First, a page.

Waistcoat thumbnail 1
Waistcoat thumbnail 2
+54
images
Not currently on display at the V&A

Waistcoat

1630-1640 (made)
Artist/Maker
Place Of Origin

The high waist and full sleeves set into the back of this waistcoat are characteristic of women’s dress of the 1630s. The style of embroidery is quite unusual: a striking design of meandering lines rather than the naturalistic floral patterns typically seen on earler embellished waistcoats. This abstract design is probably imitating the ‘wave and flower’ patterns of Italian woven silks of the 1620s and 1630s. The sycamore motif used here may be symbolic of sorrowful love. Also unusual is the waistcoat’s modest fabric; a mix of cotton and linen, called fustian, which was often used for linings. The embroidery, however, is carried out in silver thread and embellished with silver bobbin lace and silver spangles.


object details
Categories
Object Type
Materials and Techniques
Linen, cotton, silver; hand-woven, hand-embroidered, hand-sewn
Brief Description
Woman's waistcoat of fustian embroidered with silver thread, English, 1630-1640
Physical Description
Woman's waistcoat of fustian (linen warp, cotton weft), unlined. It has a high waistline, very full sleeves set into the back and narrow shoulder wings. The waistcoat opens downt the front and the skirts are inset with gores. It is worked all over in chain stitch with silver filé in a design of meandering lines and a motif resembling a sycamore seed case, embellished with spangles. The neck, front and lower hem are edged with a simple bobbin lace of silver filé and spangles.
Dimensions
  • Overall length: 59.0cm (approx)
  • Bust under armholes circumference: 89.0cm (approx)
Credit line
Purchased with Art Fund support
Object history
The waistcoat is from the Chaffyn Grove family. In 1686, John Grove married Mary Chaffyn, inheriting Zeals house from her and their descendants took the name Chaffyn Grove. The waistcoat was once said to have been given to Mary Grove by Charles II, but is clearly of an earlier date. In the 19th century, a female successory married into the Troyte Bullock family.



Historical significance: This is a fine example of informal women's dress in the 1630s. While embroidered linen waistcoats of the period 1600-1630 survive in museum collections and appear in portraiture, this is an unusual example. The rather coarse fustian, normally used for linings, has been richly embellished with silver thread, spangles and lace. The rather abstract design of needlework shows the progression from the naturalistic style of a decade earlier.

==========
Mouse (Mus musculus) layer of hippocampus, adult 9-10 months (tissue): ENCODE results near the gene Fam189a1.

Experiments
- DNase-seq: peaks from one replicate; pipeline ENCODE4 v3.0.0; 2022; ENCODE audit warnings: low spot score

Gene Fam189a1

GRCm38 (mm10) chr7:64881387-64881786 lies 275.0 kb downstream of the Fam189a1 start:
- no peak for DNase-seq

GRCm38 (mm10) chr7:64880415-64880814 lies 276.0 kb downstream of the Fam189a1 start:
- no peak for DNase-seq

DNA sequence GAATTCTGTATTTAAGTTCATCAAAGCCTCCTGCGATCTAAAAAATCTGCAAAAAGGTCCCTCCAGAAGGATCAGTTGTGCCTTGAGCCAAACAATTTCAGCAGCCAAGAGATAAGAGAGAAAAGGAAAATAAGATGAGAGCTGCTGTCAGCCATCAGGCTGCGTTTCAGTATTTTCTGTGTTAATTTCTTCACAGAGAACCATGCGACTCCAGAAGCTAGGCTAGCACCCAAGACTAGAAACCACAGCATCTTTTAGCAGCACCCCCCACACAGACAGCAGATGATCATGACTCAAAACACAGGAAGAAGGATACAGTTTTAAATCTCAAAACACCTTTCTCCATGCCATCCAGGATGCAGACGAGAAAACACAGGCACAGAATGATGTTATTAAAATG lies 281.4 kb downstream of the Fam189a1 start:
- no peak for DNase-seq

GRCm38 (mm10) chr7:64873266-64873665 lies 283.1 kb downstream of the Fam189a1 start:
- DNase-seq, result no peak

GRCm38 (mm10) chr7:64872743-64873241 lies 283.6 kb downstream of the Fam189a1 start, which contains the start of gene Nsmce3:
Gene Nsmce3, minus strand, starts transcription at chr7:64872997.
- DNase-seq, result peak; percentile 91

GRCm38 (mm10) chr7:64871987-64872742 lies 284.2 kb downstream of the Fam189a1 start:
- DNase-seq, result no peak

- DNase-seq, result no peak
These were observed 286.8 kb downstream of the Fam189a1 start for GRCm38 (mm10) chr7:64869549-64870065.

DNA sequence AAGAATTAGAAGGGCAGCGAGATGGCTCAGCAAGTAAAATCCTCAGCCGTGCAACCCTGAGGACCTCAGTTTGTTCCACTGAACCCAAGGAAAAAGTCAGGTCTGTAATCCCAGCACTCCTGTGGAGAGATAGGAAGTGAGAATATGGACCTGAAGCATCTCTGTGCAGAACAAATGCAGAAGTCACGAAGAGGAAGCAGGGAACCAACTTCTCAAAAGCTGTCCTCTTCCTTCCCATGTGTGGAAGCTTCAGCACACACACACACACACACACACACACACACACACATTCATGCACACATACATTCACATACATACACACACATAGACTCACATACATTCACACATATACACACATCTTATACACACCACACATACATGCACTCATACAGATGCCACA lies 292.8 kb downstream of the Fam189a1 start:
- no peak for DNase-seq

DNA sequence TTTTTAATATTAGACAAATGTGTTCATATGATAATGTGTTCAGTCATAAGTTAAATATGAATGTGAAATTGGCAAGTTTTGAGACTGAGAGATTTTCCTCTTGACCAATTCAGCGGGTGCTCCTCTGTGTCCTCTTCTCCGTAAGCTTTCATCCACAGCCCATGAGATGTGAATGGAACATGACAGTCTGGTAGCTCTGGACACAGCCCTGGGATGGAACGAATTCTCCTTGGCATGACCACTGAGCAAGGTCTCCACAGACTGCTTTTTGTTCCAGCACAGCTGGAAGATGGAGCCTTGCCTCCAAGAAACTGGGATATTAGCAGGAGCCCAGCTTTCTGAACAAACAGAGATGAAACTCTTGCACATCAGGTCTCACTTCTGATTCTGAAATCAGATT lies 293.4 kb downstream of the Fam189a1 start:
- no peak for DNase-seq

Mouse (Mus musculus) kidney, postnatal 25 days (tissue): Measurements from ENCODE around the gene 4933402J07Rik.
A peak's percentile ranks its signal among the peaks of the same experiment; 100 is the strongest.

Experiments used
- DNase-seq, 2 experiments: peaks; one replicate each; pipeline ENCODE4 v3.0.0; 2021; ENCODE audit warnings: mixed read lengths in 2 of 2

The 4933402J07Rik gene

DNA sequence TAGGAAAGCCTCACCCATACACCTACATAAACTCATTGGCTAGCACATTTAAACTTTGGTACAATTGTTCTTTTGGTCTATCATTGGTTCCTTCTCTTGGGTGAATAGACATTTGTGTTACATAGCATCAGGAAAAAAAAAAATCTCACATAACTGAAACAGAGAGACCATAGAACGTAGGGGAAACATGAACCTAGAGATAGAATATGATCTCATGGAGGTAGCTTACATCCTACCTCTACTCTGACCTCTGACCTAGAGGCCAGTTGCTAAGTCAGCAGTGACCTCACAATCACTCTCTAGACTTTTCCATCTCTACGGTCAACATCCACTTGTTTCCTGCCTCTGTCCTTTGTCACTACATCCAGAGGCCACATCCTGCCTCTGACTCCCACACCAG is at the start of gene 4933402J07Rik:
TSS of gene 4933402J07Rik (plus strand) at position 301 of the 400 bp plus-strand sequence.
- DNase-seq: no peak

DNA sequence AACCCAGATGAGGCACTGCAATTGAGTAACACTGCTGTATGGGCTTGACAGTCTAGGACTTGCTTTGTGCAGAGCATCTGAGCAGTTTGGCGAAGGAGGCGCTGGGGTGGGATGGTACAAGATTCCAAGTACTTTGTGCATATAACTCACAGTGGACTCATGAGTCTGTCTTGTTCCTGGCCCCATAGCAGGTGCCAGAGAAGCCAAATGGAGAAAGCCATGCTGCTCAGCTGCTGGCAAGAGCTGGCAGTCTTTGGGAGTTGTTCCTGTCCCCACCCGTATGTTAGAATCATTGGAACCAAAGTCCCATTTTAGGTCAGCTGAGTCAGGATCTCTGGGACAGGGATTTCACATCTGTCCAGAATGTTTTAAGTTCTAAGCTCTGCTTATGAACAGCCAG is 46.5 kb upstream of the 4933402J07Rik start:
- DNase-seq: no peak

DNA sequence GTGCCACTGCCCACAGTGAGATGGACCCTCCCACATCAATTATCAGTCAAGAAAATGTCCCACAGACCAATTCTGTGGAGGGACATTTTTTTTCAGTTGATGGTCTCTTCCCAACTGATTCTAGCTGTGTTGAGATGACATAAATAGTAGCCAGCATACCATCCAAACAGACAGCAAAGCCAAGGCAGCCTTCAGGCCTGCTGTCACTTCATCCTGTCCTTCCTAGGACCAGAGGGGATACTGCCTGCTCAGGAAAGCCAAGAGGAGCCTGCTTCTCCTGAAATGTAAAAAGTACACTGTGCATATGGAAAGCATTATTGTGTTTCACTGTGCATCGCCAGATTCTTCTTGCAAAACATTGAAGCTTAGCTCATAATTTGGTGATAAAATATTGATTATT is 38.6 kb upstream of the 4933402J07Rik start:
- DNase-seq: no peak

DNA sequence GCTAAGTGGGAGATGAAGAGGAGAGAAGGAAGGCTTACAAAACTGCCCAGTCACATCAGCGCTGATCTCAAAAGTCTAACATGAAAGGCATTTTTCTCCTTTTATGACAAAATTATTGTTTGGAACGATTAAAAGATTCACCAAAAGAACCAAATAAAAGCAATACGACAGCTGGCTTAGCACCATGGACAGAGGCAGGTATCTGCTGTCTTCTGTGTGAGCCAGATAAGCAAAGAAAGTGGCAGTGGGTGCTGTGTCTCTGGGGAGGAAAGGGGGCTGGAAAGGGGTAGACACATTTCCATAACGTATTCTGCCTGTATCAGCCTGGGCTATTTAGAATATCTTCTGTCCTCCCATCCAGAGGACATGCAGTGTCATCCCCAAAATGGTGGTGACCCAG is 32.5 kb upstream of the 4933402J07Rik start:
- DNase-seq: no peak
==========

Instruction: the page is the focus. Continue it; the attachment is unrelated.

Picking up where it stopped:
Summary
The high waist and full sleeves set into the back of this waistcoat are characteristic of women’s dress of the 1630s. The style of embroidery is quite unusual: a striking design of meandering lines rather than the naturalistic floral patterns typically seen on earler embellished waistcoats. This abstract design is probably imitating the ‘wave and flower’ patterns of Italian woven silks of the 1620s and 1630s. The sycamore motif used here may be symbolic of sorrowful love. Also unusual is the waistcoat’s modest fabric; a mix of cotton and linen, called fustian, which was often used for linings. The embroidery, however, is carried out in silver thread and embellished with silver bobbin lace and silver spangles.
Bibliographic References
  • John L. Nevinson, 'English Embroidered Costume Elizabeth and James I -- Part I', The Connoisseur, Vol. XCVII, 1936, p.24-5.
  • Catalogue of the Exhibition of English Needlework (Past and Present) in aid of the Artists' General Benevolent Institution February 19th-March 12th, 1934, p.53
  • Tiramani, Jenny, 'Fustian Waistcoat', in North, Susan and Jenny Tiramani, eds, Seventeenth-Century Women’s Dress Patterns, vol.1, London: V&A Publishing, 2011, pp.60-69
Collection
Accession Number
T.70-2004

About this object record

Explore the Collections contains over a million catalogue records, and over half a million images. It is a working database that includes information compiled over the life of the museum. Some of our records may contain offensive and discriminatory language, or reflect outdated ideas, practice and analysis. We are committed to addressing these issues, and to review and update our records accordingly.

You can write to us to suggest improvements to the record.

Suggest Feedback

record createdJuly 19, 2004
Record URL